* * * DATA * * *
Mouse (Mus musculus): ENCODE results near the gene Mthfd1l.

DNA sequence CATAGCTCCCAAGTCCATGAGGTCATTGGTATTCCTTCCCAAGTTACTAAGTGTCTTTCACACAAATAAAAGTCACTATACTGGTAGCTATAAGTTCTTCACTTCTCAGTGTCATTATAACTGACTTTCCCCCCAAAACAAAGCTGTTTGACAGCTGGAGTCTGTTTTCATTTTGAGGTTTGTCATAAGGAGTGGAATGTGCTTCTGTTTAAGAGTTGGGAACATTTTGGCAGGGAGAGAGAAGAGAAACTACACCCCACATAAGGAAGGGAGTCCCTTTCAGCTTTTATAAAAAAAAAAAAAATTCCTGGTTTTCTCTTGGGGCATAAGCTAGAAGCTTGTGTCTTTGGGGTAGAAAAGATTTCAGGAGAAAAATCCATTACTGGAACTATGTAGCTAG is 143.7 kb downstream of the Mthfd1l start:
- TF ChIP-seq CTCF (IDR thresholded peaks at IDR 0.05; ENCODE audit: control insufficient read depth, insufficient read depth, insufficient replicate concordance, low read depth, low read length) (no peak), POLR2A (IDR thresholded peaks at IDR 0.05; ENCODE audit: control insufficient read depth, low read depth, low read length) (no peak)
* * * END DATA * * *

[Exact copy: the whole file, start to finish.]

Mouse (Mus musculus): ENCODE results near the gene Mthfd1l.

DNA sequence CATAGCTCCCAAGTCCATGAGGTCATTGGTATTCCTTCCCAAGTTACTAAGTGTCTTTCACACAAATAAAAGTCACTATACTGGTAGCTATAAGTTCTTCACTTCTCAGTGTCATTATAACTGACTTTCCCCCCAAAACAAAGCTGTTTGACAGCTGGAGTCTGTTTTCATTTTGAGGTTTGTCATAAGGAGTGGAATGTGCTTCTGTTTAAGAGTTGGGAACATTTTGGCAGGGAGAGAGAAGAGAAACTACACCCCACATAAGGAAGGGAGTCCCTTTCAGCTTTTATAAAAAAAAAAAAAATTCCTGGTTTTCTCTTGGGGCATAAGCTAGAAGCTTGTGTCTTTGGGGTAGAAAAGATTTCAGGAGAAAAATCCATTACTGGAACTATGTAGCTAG is 143.7 kb downstream of the Mthfd1l start:
- TF ChIP-seq CTCF (IDR thresholded peaks at IDR 0.05; ENCODE audit: control insufficient read depth, insufficient read depth, insufficient replicate concordance, low read depth, low read length) (no peak), POLR2A (IDR thresholded peaks at IDR 0.05; ENCODE audit: control insufficient read depth, low read depth, low read length) (no peak)